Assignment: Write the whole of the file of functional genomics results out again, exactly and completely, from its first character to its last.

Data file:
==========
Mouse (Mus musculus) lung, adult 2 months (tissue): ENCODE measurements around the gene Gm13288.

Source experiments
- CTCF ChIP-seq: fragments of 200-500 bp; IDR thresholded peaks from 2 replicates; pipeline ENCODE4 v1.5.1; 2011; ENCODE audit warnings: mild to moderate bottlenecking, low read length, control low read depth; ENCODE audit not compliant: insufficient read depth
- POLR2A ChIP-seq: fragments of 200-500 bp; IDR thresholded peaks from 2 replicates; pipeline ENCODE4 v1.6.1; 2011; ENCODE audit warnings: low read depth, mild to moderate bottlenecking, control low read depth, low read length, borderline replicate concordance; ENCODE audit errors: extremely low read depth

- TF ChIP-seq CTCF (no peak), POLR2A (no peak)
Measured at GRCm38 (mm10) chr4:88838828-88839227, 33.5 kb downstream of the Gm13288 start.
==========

Mouse (Mus musculus) lung, adult 2 months (tissue): ENCODE measurements around the gene Gm13288.

Source experiments
- CTCF ChIP-seq: fragments of 200-500 bp; IDR thresholded peaks from 2 replicates; pipeline ENCODE4 v1.5.1; 2011; ENCODE audit warnings: mild to moderate bottlenecking, low read length, control low read depth; ENCODE audit not compliant: insufficient read depth
- POLR2A ChIP-seq: fragments of 200-500 bp; IDR thresholded peaks from 2 replicates; pipeline ENCODE4 v1.6.1; 2011; ENCODE audit warnings: low read depth, mild to moderate bottlenecking, control low read depth, low read length, borderline replicate concordance; ENCODE audit errors: extremely low read depth

- TF ChIP-seq CTCF (no peak), POLR2A (no peak)
Measured at GRCm38 (mm10) chr4:88838828-88839227, 33.5 kb downstream of the Gm13288 start.